As someone recently remarked to me, once you leave classic-era movieland, the rules tend to get broken. Such an axiom can apply to the 1997 film The Night Flier, which is about a vampire with an airplane. That’s the movie’s major prop, and gimmick, a black Cessna Skymaster that the title character uses to jet around. No more changing into the usual bat, wolf, or stream of fog when on the hunt. So passé. Instead, our bloodsucker pilots his vehicle to various feeding grounds at dinnertime. Yes, right on the cusp of the 21st century, vampires have decided to Get With It. Who needs rubber wings or a steam machine when you can take to the skies in rich man’s style (and still flaunt a snazzy cloak). It’s a nice touch, even to the plane’s all-black decor (occasionally splattered with gore after a busy night). And there’s an in-joke for classic-horror buffs: our nocturnal Rickenbacker goes by the name of Dwight Renfield. No prizes for guessing what that refers to.
The Night Flier comes out of another era in American horror cinema, that of the 1970s, 80s, and 90s, when it seemed every other cinematic frightfest was adapted from the works of the writer Stephen King. Mr. King was the horror godfather of these decades, his name next to a title blessing it with success; he pretty much became a brand all to himself. I’m not a Stephen King fan, but I liked this adaptation of one of his short stories, which I came across during late-night YouTube hop-scotching; and, while it’s rather mild with the scares, I was surprised by how much I enjoyed it. Though the film’s obviously low budget, its script and acting aren’t bad; and it also looks good (even if you do see the boom mike dangling like a set of male genitalia in a few shots), awash in a cool, metallic-blue gleam as if the celluloid was buffed with silver. That cold-steel look has become overused in horror, but in this film’s case it fits. Its story is about coldness, its subject is cold, and especially cold are its main characters, not one of whom is likable. Which I found appealing.
Leading the film in the cold-mean-bastard department, and holding it together, is its star, Miguel Ferrer, lookalike son of José, who plays his role, an ambitious journalist out of the Kirk Douglas playbook, in the hip, insouciant manner of a Rat-Packing rat. Rattiness is right for his character, a first-class stinker who snaps his ever-present camera at every scene of blood and mayhem he can find. How much of a stinker is he? Commenting on the suicide death of a colleague, he observes it “made for a killer headline.” He also desecrates a grave site for the sake of a scary photo. But Ferrer grasps at the subversive essence of stinkerhood, which is: we’ll forgive the louse anything as long as he entertains us. And Ferrer entertains. He’s cool, but he also burns; he barrels through the film like a Cessna on nuclear fuel, a hot red wire searing the edges of its blue-white sheen. We may not like this sonovabitch (who kicks down a door at a crime scene just to snap the right picture), but we do root for him. Energy always attracts; it pulls us into its orbit by the sheer force of its suction, and Ferrer’s zest in his part sucks us in willingly. We’ll follow this stinker wherever he chooses to go.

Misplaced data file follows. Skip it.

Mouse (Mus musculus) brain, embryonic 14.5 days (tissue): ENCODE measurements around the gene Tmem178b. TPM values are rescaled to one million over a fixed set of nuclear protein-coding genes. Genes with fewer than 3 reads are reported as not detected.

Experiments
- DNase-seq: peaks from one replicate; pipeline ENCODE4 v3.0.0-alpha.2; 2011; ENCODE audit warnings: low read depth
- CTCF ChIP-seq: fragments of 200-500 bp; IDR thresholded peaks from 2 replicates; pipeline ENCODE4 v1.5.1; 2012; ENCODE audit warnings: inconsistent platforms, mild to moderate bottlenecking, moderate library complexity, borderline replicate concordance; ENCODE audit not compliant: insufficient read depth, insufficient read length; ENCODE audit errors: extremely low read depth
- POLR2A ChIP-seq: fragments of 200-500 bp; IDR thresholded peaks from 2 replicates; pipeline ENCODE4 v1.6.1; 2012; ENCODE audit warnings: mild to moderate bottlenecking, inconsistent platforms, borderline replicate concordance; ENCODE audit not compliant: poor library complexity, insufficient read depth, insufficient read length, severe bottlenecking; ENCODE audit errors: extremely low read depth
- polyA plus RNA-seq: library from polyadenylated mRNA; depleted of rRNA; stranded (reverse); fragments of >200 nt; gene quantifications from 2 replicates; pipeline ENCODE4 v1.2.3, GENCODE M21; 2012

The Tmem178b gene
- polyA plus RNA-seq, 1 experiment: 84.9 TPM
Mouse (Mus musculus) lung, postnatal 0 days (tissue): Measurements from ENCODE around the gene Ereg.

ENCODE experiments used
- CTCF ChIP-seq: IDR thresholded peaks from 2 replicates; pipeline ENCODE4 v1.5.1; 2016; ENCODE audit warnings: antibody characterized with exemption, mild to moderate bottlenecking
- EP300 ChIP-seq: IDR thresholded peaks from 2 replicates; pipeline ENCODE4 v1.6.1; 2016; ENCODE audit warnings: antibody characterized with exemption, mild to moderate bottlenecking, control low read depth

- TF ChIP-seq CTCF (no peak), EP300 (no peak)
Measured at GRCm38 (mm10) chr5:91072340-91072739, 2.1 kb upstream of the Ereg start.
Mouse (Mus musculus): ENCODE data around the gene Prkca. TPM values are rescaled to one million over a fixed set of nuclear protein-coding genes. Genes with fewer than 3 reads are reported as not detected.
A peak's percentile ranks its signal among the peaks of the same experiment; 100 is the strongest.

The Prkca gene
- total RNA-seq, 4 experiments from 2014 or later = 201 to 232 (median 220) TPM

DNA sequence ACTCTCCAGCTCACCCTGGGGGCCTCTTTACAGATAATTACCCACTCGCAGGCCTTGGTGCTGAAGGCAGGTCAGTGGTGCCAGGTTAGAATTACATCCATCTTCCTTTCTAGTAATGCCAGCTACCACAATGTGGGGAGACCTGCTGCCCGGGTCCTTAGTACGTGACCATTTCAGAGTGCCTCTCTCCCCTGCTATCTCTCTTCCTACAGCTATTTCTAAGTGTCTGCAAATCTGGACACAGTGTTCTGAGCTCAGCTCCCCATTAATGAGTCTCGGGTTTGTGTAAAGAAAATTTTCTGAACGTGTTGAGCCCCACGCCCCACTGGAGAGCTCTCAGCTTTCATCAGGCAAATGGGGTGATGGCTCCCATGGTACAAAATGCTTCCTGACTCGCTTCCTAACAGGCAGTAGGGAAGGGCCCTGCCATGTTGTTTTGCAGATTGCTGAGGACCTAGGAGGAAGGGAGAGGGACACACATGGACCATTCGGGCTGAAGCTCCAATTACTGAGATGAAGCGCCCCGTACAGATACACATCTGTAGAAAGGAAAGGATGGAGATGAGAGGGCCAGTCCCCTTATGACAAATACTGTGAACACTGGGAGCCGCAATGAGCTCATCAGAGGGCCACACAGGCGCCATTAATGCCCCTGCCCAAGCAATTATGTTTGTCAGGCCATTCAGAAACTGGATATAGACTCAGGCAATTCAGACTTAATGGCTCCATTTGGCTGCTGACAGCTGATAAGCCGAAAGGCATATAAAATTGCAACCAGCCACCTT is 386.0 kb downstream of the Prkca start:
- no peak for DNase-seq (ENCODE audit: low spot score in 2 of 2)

Ferrer’s reporter works as the star scribbler for a National Enquirer-style tabloid called Inside Edge, whose headlines focus on mutant babies, psychic dogs, and extraterrestrial visitors: “a cultural microscope,” says its editor, “focusing in on the collective unconscious of the American populace.” In other words, sleaze fodder to catch the bored eyes of shoppers wilting on long supermarket lines. So a serial-killing, plane-flying vampire who taxis into rural airports to suck dry the surrounding inhabitants is prime feed for consumer ennui. Dogging Ferrer’s footsteps as he pursues this story is a newly hired girl reporter (Julie Entwisle), seemingly as fresh and clean as the early morn, and just as annoying. At first, that is. The kid wants to learn; and the older, and vastly more cynical journalist unbelts to this just-whelped-and-still-damp-from-the-afterbirth lassie a few tricks of the trade—“Never believe what you publish and never publish what you believe.” That’s before he locks her in a motel-room closet (“you lose,” he sneers as he turns the key), and then heads out to track the vampire on his own. Chivalry be damned; Ferrer allows only himself to win in the reporting game.
What pleased me about the movie is that, although it has few surprises, it doesn’t track in the expected clichés with its two main characters. The girl doesn’t appear in King’s original story, and I feared a sentimental softening of a straightforward horror-cum-journalism plot. But fortunately no sappy love interest develops; there’s no rescue of helpless dame from bloodsucking jaws. Characters remain true to who they are, right to the bitter finish. Ferrer’s newshound stays a smirking, snide, acid-in-his-veins shitheel, interested only in his byline (and getting at film’s end what he probably deserves). And the eager girl finds within herself a core of tough, scorched-earth ambition that Walter Burns might appreciate. “You lose,” are her final words as she snaps a photo of Ferrer’s mangled body—the photo and its accompanying story that will earn her her own byline. Even the monster isn’t as interesting as these two. Like I said, the film’s as cold as the silver-blue tones of its cinematography, and I like that. It breaks the rules.
The Night Flier is flying around on YouTube; so take a flyer on it.